This place, from an early period was, in municipal privileges and political consequence always considered as on an equality with the four royal cities of Dublin, Waterford. Limerick and Cork; and of the numerous parliaments assembled by the lords-deputies, some of the most remarkable were held here. Rich. II., on the 16th of March. 1394, in the hall of the Dominican priory received the submission of O'Nial. O'Hanlon, O'Donel. Mac Mahon, and other native chieftains of Ulster. In 1407, the inhabitants united with those of Dublin in a predatory warfare against their common enemies, which they extended even to the coast of Scotland. Hen. IV., towards the close of his reign, united the two boroughs into one body politic. In 1437, part of the fee-farm rent was remitted by Hen. VI., on account of the devastation of the town and the injury of its trade by the king's enemies. The Earl of Ormonde, on being removed from the office of chief governor, in 1444, assembled the nobility and gentry of the English pale at this place; and so strong were the testimonies in his favour that he was reinstated in his office. A parliament was soon afterwards held here; another was also held in the 31st of Hen. VI., and, in 1467 a parliament assembled at Dublin was adjourned to this town by which the Geraldines were attainted, and the Earl of Desmond appearing to justify himself, was instantly brought to the scaffold. In 1414 when the fraternity of arms was established, the goods of the men of Drogheda and Dublin were exempted from the tax for its support; and by the statute passed in Lord Grey's parliament, concerning the election of temporary chief governors, the mayors of Drogheda and Dublin were to have a voice in the council. In an engagement which took place at Malpas Bridge during this reign, the mayor of Drogheda at the head of 500 archers and 200 men armed with pole-axes, assisted in the defeat of O'Reilly and his confederates, who had committed great ravages in the county of Louth; in reward of which valiant conduct, the mayors are allowed to have a sword of state borne before them. In 1493, Lord Gormanston held a parliament here, but the validity of its proceedings was disputed; and in the 10th of Hen. VII., Sir Edward Poynings assembled another in this town, of which the acts relating to the adoption of the English statutes and other important matters have been more celebrated than those of any other parliament prior to the last century. In the succeeding reign, the importance of this place appears from the duties paid at the custom-house, which, in 1632, amounted to £l428. 15.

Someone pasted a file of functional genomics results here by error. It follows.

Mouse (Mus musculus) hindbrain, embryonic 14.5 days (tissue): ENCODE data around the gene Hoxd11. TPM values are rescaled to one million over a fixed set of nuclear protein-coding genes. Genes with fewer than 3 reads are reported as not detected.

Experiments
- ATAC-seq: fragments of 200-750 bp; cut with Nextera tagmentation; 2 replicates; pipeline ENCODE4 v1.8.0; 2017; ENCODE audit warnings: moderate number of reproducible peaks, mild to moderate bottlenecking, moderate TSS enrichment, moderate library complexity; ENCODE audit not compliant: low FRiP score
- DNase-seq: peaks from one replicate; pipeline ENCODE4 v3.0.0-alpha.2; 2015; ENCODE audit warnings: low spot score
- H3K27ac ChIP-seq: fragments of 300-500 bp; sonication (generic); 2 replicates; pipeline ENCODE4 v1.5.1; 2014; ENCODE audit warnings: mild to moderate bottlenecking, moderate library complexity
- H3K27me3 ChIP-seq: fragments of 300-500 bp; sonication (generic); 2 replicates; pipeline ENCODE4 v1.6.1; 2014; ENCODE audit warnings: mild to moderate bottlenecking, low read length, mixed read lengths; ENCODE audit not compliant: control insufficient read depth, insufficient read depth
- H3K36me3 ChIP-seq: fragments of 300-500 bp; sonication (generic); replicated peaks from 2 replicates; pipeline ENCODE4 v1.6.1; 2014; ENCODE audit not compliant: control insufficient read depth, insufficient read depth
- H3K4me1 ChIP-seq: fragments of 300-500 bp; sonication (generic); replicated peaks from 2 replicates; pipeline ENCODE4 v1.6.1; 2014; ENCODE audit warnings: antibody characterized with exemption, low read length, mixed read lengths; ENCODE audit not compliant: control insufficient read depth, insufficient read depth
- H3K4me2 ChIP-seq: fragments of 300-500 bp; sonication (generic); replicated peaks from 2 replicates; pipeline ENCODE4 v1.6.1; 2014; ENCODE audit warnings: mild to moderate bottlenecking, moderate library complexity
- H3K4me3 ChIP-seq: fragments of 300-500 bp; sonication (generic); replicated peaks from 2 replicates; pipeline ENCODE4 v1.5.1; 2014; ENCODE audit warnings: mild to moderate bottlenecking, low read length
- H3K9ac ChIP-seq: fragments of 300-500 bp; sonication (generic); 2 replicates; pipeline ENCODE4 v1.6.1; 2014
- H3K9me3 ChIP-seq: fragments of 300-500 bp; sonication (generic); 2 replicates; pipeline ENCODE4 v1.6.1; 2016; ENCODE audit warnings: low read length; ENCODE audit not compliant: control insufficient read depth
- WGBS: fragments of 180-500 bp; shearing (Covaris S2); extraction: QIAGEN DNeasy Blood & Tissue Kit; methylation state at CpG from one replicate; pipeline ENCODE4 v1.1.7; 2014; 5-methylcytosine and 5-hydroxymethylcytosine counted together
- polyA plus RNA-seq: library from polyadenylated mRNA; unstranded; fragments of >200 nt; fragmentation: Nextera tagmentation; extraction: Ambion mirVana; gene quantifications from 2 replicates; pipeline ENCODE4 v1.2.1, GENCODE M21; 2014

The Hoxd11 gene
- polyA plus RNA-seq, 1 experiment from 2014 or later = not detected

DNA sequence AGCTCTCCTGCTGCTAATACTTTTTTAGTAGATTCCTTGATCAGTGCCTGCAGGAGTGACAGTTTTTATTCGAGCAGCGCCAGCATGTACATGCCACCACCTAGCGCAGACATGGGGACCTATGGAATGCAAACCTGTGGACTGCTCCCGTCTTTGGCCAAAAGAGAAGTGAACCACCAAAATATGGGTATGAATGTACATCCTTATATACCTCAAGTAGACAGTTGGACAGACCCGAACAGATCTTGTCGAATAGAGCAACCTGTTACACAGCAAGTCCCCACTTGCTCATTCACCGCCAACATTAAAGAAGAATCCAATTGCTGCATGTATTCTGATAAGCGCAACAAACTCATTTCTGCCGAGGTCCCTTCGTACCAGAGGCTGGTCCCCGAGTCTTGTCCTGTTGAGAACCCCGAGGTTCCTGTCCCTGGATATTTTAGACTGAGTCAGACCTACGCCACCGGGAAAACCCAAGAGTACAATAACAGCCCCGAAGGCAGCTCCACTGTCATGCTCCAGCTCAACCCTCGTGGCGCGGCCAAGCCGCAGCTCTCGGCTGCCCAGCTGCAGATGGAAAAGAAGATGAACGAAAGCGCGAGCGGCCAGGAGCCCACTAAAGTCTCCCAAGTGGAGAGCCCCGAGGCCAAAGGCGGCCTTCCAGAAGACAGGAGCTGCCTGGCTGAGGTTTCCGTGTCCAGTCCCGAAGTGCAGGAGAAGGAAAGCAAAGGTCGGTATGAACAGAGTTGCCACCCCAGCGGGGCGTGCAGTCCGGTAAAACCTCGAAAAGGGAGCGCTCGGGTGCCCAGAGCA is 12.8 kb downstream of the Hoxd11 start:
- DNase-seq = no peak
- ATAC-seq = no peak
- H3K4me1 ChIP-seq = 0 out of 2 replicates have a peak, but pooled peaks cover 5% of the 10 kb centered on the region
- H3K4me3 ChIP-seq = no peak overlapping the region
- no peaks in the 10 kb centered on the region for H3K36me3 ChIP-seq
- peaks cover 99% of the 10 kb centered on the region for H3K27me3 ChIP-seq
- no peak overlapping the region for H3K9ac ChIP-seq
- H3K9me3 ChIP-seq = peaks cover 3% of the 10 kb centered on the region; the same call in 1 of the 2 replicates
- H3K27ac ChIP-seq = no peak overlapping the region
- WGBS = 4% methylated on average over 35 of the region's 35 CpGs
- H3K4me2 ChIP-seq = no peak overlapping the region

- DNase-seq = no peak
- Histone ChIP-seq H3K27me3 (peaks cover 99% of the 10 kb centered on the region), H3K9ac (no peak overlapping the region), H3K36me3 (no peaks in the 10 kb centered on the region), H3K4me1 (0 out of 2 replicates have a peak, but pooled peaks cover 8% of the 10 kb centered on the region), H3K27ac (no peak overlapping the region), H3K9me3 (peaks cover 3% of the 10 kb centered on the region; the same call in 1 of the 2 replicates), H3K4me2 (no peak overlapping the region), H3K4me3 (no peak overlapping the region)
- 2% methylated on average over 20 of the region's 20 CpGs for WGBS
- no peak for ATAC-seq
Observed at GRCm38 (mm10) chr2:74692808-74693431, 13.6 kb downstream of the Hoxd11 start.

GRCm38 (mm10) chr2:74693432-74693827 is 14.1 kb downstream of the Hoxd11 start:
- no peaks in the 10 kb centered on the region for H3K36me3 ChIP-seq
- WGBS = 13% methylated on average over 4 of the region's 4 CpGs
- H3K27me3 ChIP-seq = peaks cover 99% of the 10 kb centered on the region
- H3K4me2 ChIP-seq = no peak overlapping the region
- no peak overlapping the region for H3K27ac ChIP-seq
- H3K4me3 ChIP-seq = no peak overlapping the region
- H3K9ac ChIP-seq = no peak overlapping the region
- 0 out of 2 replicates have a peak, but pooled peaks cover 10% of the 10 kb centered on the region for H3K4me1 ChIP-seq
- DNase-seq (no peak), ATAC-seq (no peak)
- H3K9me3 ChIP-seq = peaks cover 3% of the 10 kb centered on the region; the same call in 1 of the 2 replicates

In 1641, it was attacked by the northern Irish in great numbers under Sir Phelim O'Nial, when a body of 600 foot and 50 horse, lent from Dublin for the relief of the garrison, was defeated at Julianstown bridge, about three miles from the town. Though Sir Henry Tichbourne, the governor, had an incompetent force, and the besieging army consisted of 20,000, yet from want of military skill, artillery, and ammunition, the latter were unable to form a regular encampment; and the siege was little more than a blockade. The town, however, was reduced to great distress from want of supplies, but the numerous assaults of the enemy were vigorously repulsed, and great numbers of their men, and several of their bravest officers were killed in the sallies of the garrison; and on intelligence of the approach of the Earl of Ormonde with a considerable force, the commander of the insurgent army raised the siege and retired towards the north. When Ormonde advanced towards Dublin against the parliamentarian governors, Col. Jones sent most of his cavalry to Drogheda, with a view to cut off Ormonde's supplies; but Lord Inchiquin coming immediately in pursuit of them, with a strong body of royalist cavalry, surprised and routed the party and laid siege to the town, which he soon obliged to surrender. After the battle of Rathmines, Col. Jones besieged the garrison placed here by the royalists, but suddenly retired on the approach of the Marquess of Ormonde with 300 men. The Marquess inspected and repaired the fortifications; and foreseeing the danger to which it would be exposed, committed the government of the town to Sir Arthur Aston, a gallant R.C. officer, with a garrison of 2000 foot and 300 horse, all chosen men and well supplied with ammunition and provisions. Cromwell, on landing at Dublin in 1649, marched with 10,000 men against Drogheda, as the most important town for opening a passage into the northern provinces; and after a siege of two days, his artillery having made a sufficient breach in the walls, the assault was commenced by his troops, who were twice repulsed; but in the third attack, headed by himself, he gained possession of the town, and in order to impress upon the Irish such a dread of his name as might prevent all opposition, gave orders to put the whole garrison to the sword: this barbarous execution was continued for five successive days, the governor and all his officers being included in the proscription, and even some ecclesiastics who were found within the town were butchered: a few of the garrison contrived to escape in disguise, and besides these only thirty were spared from the general massacre, who were instantly transported as slaves to Barbadoes.